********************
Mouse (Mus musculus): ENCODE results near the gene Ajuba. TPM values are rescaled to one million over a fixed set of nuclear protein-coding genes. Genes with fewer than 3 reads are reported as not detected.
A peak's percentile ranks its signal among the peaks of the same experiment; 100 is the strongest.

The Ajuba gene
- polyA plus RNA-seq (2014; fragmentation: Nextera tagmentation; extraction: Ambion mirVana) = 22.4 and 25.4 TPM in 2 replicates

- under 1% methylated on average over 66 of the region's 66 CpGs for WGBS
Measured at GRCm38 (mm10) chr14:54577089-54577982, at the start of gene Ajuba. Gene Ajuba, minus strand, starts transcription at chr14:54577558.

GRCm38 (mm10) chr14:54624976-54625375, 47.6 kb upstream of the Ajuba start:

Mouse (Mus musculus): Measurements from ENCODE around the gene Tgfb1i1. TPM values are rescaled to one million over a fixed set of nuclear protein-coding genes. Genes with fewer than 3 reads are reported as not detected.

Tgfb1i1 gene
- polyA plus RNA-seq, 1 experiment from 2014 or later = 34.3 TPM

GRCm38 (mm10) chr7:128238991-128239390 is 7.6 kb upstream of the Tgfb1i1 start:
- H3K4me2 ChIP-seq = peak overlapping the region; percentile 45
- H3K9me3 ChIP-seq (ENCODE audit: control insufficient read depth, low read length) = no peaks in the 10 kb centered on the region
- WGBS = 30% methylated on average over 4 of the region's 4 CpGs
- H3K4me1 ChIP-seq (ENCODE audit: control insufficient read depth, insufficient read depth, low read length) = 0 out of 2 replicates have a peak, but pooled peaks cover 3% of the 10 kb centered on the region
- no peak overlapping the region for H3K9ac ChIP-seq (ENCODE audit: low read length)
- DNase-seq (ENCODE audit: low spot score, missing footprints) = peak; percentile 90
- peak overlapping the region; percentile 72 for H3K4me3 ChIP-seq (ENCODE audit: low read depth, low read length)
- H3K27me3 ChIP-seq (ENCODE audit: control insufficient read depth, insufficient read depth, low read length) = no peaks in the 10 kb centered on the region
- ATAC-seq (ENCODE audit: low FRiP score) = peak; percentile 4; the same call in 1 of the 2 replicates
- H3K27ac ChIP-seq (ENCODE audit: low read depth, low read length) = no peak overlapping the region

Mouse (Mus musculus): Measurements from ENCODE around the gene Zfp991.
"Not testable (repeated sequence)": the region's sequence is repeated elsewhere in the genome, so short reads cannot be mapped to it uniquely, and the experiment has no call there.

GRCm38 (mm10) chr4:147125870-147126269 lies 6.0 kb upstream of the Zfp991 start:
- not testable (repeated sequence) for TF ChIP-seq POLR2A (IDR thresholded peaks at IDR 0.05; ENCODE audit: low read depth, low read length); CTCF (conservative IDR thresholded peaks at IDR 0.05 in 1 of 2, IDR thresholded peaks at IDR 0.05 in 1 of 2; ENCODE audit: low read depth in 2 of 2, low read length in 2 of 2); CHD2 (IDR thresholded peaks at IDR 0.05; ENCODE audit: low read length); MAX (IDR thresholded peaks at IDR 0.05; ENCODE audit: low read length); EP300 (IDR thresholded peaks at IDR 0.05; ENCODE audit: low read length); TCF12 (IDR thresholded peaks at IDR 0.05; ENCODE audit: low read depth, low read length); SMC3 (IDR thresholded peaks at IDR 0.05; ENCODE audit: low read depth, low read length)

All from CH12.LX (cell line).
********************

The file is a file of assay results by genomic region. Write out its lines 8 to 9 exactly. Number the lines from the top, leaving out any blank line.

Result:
Mouse (Mus musculus): Measurements from ENCODE around the gene Tgfb1i1. TPM values are rescaled to one million over a fixed set of nuclear protein-coding genes. Genes with fewer than 3 reads are reported as not detected.

Tgfb1i1 gene